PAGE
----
Yet another spy thriller, Code Name Abdul has been released. Tanishaa Mukerji is making her comeback with the film directed by Eshwar Gunturu. The film revolves around the mission given to RAW. The film features Ashok Chaudhary, Khetra Hakimi, Sumend Wankhede, and Anshuman Sharma. We exclusively spoke to Ashok Chaudhary. Ashok is playing the role of Stalin in the film.
Here are some excerpts from the conversation:
1 Tanishaa Mukerji is making a comeback with Code Name Abdul, How was your experience working with her?
Tanisha made a fantastic comeback with Code Name Abdul. She is a very fine actress and a gentle human being too, we had meals together on the set and we overall had a very good time together.
2 We have seen many mystery thriller stories, so what was your reason to join this?
Why did I choose this film?
My Character Stalin has a perfect layered complexity as a newcomer from outside of the industry and it’s a perfect opportunity. The script has the right pace and attention to detail. I read the script in one sitting and no one can guess the ending. This movie is still open for interpretation and still, we don’t have the answers to the questions. The viewers will keep talking about the story and my character on their way back drive to home from the theater. For this film, I was doing my work, I wasn’t afraid to look stupid and over smart for the character. In this movie, I had to embrace the inner complexity of my life all over again. For this kind of character, I told everyone on set to call me Stalin.
3 The film has managed to get great ratings but on the other hand, in the reviews, people are pointing towards the cast for their mediocre performance, what’s your take on that?
I am new to the film medium but not to acting. I have been trained under the best schools over the globe. You know your strengths and weakness when you do off-Broadway shows in a city like Manhattan art house. For me, a bad review is a much better copy than a good review. I have been writing down in my notebook all the things I need to work on for my next project. And there’s the issue that critics review movies for a living, the casual audience reviews movies if and when they feel like it. The audience that likes some small, low-budget, guilty pleasure film may be small, but they’re also likely to be more vocal and likely to go give it a positive rating on google, IMDb. So, you may be seeing bad films getting an artificial uplift in audience score there, simply because the audience reviews are self-selected. I’ve noticed a similar trend. the people who rate it are the people who bought it, which means the audience scores are almost always artificially inflated, I am not bothered with it, and you’re polling an objectively inferior product because it hits their particular tastes.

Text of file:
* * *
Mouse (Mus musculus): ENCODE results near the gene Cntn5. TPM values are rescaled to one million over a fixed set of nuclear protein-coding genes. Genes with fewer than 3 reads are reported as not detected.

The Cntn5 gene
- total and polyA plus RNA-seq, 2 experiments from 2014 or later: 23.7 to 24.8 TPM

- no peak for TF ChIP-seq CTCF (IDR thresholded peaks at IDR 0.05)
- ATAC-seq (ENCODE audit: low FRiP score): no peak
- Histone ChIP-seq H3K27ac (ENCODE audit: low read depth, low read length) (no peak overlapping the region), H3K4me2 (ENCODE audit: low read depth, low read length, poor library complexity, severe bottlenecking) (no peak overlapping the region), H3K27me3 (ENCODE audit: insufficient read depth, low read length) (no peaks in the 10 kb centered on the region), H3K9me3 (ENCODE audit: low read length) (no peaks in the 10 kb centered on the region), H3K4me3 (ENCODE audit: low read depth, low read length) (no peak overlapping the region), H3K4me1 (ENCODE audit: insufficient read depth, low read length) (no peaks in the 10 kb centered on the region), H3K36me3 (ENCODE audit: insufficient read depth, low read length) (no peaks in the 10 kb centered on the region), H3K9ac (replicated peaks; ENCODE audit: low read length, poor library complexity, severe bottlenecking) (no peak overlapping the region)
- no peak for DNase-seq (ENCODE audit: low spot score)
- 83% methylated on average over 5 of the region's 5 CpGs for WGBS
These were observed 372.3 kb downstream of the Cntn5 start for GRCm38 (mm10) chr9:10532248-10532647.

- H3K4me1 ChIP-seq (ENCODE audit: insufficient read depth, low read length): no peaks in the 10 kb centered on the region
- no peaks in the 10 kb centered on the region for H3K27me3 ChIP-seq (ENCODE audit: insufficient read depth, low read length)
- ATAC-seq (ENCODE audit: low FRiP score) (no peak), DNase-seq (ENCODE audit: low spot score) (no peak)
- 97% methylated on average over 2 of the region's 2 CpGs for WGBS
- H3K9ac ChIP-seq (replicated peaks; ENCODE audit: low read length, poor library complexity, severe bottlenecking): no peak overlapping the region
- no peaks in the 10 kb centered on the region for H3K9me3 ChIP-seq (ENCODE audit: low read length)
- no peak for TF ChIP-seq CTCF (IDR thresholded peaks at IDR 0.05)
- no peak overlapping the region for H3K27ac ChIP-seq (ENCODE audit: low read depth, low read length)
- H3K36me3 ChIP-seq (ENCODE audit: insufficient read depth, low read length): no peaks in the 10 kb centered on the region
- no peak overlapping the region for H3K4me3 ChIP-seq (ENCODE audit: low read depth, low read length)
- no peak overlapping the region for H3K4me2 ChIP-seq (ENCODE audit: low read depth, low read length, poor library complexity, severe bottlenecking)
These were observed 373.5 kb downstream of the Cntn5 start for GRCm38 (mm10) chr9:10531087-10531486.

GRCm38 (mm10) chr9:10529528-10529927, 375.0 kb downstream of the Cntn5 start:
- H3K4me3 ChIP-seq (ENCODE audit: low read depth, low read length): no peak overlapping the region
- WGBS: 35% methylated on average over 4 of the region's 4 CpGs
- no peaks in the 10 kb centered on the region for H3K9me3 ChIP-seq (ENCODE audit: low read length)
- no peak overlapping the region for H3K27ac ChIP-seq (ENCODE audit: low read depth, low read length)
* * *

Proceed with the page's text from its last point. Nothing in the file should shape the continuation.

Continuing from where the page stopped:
I would guess that higher-budget films tend to be produced in such a way as to please the largest number of people (to recoup their budget), whereas lower-end films are inherently a more niche product. USA and French New Wave style experimental films, indie arthouse darlings, and ‘socially aware’ films produced on a shoestring may share the category of ‘low budget’. Speaking very broadly, Critics are going to be pretty harsh on ‘guilty pleasure’ films, especially those with retrograde or exploitative themes, which have many new faces. if they didn’t enjoy it, but they should admire its experimental effort to advance the medium of film as an art form or sentiments to that effect.
Another issue may be big movies tend to be broadly appealing, but the niche of the films that do well with affluent, well-educated people from small and different regions are going to disproportionately please critics.